Many federal and Tennessee state laws impose criminal penalties for a broad range of actions, from traffic violations to drug possession. While incarceration is a consequence that people often consider, it is not the only outcome of a drug crime, and other aspects can last much longer than a stint in jail.
According to Money Crashers, the repercussions of a drug charge are far-reaching, affecting many areas of your life.
Tennessee is an “at will” state. This means that an employer can release you from your job, or not hire you for a position for any reason not protected by law. Your employer can fire you if you miss work because due to an arrest. If you face drug charges, even if you are not convicted, your employer can legally release you. The loss of your job may make paying the mortgage, repairing your car and caring for your family difficult.
A felony conviction can make getting a new job challenging. You may also have difficulty getting a loan. Depending on the severity of the drug crime, a variety of civil liberties may be affected:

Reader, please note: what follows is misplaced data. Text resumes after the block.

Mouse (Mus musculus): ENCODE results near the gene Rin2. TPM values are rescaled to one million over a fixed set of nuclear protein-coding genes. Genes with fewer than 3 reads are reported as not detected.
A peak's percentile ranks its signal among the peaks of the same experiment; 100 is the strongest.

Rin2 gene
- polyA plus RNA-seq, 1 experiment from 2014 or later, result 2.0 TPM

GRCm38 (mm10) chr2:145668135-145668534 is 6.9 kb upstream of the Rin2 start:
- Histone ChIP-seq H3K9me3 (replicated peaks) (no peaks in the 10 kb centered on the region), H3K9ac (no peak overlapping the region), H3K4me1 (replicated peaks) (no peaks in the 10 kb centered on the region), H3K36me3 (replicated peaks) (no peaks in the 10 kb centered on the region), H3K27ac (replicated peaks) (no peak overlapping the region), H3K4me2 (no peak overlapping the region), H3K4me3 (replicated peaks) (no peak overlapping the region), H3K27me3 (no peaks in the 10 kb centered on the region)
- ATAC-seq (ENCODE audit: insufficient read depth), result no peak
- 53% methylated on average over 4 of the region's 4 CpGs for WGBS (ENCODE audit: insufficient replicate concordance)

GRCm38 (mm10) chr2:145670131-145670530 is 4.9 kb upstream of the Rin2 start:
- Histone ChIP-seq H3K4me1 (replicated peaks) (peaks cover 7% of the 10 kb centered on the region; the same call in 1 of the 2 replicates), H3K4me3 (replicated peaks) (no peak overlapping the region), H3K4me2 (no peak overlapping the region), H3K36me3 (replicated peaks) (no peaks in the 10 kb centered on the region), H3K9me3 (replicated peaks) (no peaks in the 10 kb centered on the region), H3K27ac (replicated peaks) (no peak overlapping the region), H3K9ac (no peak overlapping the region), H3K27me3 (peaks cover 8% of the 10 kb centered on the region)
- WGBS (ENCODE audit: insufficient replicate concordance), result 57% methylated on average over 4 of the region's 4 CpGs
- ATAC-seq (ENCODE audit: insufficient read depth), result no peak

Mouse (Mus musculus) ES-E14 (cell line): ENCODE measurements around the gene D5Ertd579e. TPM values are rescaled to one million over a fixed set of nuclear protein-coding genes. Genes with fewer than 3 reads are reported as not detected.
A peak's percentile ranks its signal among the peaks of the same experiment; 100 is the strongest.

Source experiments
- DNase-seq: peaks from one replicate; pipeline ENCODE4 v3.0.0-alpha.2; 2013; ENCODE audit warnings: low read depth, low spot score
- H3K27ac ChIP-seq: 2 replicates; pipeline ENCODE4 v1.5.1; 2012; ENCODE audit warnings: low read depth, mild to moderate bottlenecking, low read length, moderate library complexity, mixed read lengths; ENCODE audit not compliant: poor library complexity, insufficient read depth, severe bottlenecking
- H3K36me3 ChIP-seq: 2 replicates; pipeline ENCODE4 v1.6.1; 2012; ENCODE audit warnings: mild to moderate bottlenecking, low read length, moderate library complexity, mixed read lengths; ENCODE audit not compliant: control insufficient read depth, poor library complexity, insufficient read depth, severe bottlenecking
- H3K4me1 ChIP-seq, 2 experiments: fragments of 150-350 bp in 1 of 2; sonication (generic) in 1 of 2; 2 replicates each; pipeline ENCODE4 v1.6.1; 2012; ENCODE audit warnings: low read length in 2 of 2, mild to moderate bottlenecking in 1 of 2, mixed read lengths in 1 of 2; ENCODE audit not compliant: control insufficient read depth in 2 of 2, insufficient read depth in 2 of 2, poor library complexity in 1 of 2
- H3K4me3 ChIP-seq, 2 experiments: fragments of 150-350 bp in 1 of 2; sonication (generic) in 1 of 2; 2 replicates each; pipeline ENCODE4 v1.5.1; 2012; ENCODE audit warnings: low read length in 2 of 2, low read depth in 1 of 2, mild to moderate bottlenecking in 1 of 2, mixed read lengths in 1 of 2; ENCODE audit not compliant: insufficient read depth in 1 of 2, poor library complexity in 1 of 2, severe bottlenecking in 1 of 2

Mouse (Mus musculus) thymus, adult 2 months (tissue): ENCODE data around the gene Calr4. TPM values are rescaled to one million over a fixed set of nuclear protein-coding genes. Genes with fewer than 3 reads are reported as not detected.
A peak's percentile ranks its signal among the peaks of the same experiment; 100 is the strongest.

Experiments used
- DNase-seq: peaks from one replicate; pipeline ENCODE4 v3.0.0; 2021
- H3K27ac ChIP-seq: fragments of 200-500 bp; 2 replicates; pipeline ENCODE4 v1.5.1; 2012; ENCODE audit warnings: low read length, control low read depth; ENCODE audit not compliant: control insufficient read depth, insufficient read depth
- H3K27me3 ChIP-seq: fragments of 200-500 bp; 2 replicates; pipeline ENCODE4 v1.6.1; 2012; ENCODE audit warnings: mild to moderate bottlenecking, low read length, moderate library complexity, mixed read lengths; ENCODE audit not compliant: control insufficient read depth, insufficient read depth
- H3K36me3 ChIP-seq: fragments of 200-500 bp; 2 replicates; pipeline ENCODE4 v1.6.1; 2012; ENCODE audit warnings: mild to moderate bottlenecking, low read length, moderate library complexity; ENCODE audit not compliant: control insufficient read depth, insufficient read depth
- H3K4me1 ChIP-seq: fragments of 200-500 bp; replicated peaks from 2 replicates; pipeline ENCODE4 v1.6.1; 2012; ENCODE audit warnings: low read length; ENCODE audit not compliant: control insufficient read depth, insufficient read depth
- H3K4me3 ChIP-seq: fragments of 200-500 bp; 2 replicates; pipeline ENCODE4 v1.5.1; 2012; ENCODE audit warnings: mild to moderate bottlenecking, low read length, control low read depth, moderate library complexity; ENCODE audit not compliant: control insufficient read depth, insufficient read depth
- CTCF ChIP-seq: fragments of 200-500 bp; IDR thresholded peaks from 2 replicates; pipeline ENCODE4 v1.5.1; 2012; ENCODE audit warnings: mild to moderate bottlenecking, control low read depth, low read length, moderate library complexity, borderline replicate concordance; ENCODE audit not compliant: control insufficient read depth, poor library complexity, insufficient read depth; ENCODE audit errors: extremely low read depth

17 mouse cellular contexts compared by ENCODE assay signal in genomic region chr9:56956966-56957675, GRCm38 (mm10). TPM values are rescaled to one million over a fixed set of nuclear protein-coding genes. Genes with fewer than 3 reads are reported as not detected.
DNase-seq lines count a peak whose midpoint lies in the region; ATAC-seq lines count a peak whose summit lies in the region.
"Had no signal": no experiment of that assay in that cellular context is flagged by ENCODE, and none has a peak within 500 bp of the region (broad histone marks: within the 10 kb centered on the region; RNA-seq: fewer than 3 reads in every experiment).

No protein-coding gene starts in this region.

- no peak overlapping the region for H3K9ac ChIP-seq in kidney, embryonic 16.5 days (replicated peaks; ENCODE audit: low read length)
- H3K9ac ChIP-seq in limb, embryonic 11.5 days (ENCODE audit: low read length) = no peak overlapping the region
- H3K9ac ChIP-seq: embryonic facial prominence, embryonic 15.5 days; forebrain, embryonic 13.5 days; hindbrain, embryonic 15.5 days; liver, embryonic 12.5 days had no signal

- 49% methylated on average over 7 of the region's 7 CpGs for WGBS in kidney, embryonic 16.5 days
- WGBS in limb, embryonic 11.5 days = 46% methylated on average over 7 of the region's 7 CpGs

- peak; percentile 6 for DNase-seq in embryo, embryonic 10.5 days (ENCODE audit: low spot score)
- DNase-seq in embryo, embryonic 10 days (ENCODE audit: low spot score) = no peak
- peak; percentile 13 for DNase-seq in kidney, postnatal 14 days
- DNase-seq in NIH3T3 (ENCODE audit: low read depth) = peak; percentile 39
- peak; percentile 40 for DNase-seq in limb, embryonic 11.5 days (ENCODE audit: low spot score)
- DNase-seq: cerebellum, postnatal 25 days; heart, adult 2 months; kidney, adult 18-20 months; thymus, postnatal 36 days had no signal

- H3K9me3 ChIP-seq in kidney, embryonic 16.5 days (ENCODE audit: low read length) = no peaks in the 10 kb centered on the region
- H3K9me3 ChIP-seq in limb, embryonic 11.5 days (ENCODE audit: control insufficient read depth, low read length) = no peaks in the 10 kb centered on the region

- You may not obtain a driver’s license
- You cannot own a firearm
- You are ineligible to vote
- You cannot practice law
There are also a variety of positions you cannot hold, such as the executor of a relative’s estate, automobile dealer or daycare facility owner. Without access to adequate funds, and curtailed civil liberties you face life-altering changes. Understanding the law and having a strong defense in court can help reduce or dismiss charges against you. Visit our webpage for more information on this topic.